We’ve also done a lot more hiking than usual. Between our own family outings, and needing safe outdoor playdates for my son, we have also discovered a huge number of trails and nature preserves that we’d never before visited, which has been a treasure.

Journaling Prompt: Quarantine Complaints

If it feels good for you, make a list of all your complaints, stressors, and grief. I know it’s a lot, so if it feels like this will only bring you down, skip this step and move onto the next prompt.

Journaling Prompt: Quarantine Opportunities

If it feels good for you, you might journal a bit about the opportunities of this time. If this doesn’t feel nourishing right now, you can honor that.

  1. What has been good about quarantine? Personally? At work?
  2. What have you done differently in quarantine that you enjoy?
  3. What creative solutions are friends and family using to take advantage of this time?
  4. What are the opportunities that quarantine is offering that you are not making the most of currently? What would be 2 baby steps to get you closer?

This week’s Slow Drawing Party: Woodland

Each week I host a slow drawing party on Facebook, and with a replay on my site for 48 hours. I’d love to have you join me:

Live Facebook RSVP: Join live on Facebook WEDNESDAY, at 1 pm EST (New York time) ​​

*For folks looking for a way to support me in presenting these workshops, I am accepting donations here:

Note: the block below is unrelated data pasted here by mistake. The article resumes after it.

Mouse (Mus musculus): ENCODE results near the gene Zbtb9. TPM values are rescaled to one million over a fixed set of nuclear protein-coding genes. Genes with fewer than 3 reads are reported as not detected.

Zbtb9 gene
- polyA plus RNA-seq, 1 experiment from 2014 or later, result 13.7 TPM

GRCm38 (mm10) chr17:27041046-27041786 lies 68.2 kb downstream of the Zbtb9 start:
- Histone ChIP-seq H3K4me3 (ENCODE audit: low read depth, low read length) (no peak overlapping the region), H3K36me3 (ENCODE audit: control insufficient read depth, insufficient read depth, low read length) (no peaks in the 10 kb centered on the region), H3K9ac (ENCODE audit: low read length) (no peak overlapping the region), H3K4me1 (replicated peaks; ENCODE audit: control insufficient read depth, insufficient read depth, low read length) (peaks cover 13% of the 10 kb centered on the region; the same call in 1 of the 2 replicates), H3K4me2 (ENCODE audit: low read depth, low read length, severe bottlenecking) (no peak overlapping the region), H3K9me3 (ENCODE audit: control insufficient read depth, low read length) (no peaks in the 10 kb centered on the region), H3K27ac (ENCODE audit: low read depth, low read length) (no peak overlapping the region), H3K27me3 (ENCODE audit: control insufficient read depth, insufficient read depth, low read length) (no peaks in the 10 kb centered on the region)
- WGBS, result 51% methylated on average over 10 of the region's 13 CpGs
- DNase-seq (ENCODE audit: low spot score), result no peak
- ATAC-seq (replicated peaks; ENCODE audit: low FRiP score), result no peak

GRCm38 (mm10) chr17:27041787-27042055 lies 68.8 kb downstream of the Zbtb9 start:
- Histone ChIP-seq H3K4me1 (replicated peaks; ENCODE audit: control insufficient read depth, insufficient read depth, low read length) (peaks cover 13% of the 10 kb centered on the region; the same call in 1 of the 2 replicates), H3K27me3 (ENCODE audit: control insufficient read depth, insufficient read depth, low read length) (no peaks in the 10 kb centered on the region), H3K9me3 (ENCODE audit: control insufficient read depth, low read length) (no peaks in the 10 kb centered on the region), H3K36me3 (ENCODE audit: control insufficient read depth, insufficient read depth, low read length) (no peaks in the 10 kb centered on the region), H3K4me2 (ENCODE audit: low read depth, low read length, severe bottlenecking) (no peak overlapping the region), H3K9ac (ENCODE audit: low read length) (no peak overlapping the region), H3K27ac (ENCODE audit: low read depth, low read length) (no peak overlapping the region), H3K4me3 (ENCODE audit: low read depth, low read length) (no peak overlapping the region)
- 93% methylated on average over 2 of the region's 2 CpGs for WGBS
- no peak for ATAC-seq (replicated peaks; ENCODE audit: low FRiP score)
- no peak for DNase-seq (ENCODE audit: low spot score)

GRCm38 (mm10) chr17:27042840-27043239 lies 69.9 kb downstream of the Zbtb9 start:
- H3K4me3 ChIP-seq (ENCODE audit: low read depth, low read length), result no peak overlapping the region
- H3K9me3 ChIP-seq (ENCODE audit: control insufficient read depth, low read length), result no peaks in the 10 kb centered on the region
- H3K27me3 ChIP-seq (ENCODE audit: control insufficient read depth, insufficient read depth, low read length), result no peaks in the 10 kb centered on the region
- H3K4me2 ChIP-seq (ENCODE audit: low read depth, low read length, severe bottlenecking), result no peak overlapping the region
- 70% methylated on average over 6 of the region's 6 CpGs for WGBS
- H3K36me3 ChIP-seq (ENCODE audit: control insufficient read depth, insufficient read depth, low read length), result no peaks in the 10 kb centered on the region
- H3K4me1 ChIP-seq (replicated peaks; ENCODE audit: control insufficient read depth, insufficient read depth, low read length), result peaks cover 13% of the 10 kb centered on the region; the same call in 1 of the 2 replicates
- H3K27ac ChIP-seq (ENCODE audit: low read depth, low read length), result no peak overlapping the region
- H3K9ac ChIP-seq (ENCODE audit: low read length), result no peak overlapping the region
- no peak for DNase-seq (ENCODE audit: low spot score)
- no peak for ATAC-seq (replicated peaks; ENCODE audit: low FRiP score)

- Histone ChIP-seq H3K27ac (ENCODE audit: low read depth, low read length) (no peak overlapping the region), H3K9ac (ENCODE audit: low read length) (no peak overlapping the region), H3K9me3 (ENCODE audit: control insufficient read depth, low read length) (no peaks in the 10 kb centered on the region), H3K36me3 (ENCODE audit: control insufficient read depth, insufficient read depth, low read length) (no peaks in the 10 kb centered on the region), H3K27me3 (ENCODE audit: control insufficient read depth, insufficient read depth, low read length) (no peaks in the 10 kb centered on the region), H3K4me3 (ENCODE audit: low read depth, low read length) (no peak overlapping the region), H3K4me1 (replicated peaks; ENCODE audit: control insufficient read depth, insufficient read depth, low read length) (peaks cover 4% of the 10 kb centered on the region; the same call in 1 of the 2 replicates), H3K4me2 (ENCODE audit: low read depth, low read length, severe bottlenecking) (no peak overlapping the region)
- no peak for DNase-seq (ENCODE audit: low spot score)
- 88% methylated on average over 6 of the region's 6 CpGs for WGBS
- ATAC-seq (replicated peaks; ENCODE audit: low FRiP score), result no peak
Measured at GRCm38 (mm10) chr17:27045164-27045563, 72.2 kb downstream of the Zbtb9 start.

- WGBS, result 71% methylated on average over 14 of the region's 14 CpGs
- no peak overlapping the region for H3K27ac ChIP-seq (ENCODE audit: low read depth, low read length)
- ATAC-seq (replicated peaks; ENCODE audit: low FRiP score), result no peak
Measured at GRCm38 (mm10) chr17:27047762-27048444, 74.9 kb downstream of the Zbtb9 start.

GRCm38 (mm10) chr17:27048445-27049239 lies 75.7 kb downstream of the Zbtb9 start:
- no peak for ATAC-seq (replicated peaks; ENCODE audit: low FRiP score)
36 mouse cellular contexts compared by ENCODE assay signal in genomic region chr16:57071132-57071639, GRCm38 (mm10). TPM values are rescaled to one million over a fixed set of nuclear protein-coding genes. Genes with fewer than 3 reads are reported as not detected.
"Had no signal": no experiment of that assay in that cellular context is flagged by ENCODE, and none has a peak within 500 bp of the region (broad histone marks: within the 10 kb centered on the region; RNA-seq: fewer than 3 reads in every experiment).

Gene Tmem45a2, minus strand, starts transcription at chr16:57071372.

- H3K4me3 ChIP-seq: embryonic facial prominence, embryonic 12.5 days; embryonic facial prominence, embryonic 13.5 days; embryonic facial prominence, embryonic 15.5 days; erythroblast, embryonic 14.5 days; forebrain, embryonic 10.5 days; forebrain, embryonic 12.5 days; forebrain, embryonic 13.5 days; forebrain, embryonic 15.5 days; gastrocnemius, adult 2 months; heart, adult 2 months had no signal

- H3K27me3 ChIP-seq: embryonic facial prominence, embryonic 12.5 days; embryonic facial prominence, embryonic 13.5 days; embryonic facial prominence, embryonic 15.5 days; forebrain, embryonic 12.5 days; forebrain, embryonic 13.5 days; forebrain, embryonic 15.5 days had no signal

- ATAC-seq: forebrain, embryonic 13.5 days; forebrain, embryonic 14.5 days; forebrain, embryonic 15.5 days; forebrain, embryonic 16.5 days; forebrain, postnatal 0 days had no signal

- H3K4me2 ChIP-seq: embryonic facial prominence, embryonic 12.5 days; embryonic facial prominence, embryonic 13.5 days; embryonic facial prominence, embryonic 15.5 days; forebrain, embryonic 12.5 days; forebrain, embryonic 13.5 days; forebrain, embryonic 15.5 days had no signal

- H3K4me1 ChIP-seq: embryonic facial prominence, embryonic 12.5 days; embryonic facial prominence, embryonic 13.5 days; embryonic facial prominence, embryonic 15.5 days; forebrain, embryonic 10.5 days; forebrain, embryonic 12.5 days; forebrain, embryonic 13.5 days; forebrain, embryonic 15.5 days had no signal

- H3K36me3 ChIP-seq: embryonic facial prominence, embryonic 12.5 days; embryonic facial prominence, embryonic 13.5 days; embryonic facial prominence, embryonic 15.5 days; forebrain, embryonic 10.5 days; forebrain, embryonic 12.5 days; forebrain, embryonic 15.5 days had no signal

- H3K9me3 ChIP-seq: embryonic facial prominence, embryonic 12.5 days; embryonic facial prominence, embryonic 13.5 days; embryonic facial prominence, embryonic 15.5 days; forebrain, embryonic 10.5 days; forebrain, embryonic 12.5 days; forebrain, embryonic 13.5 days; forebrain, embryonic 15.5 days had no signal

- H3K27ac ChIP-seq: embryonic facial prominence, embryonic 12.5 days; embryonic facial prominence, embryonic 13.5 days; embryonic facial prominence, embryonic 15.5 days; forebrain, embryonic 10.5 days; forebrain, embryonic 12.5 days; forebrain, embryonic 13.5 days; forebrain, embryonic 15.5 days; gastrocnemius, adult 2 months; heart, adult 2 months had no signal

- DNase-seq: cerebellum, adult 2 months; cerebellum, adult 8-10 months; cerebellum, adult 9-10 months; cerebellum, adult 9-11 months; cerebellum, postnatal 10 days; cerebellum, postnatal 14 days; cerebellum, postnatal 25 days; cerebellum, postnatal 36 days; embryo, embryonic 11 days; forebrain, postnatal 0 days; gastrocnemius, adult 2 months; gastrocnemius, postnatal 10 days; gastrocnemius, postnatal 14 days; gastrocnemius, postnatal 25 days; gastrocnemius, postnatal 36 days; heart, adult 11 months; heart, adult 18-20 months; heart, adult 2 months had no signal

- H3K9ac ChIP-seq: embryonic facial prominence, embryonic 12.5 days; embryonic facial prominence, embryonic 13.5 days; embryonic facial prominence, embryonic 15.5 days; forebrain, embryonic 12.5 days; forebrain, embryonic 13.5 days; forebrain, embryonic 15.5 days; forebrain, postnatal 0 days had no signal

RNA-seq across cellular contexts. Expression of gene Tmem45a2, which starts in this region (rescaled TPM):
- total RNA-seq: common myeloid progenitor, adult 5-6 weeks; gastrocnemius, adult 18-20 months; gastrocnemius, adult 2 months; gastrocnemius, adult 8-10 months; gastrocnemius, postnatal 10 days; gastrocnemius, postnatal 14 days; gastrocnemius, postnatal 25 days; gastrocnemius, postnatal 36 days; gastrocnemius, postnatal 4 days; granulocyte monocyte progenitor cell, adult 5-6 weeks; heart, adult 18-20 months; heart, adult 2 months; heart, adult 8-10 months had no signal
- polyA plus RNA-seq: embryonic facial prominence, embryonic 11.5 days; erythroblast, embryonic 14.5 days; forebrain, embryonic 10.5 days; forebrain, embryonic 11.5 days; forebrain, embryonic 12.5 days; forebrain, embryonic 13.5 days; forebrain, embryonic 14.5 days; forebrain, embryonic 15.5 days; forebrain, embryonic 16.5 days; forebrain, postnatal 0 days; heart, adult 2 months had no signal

Creatively Yours,



  1. Laurel Summers

    I don’t know if I will be home to take part in the slow drawing party (more likely I can get the benefit from the replay), and I don’t often comment on your emails.

    But I want to let you know that the whole focus of SLOW art has become increasingly more important to me and the cadence and pace of your online sharing has been a real encouragement in that direction. THANK YOU for what you send out into ‘cyberspace’ with faith that it will reach many who need the encouragement and opportunity.

    You are a blessing.

    • Amy Maricle

      Laurel – I SO appreciate your comment and kind words. It means so much to me to know that I’m making a difference right now in your well being overall, as in your art. Big hugs!

  2. Judy

    This rainy day, a buck and 2 does were nibbling on the brush at the back of our yard. I feel so grateful for this touch of nature.

    • Amy Maricle

      What a beautiful image, indeed. It’s so good to be able to “ground” this way. It’s elemental for me this year more than ever, and I can see many of us are on the same page. xo

  3. Phyllis Statham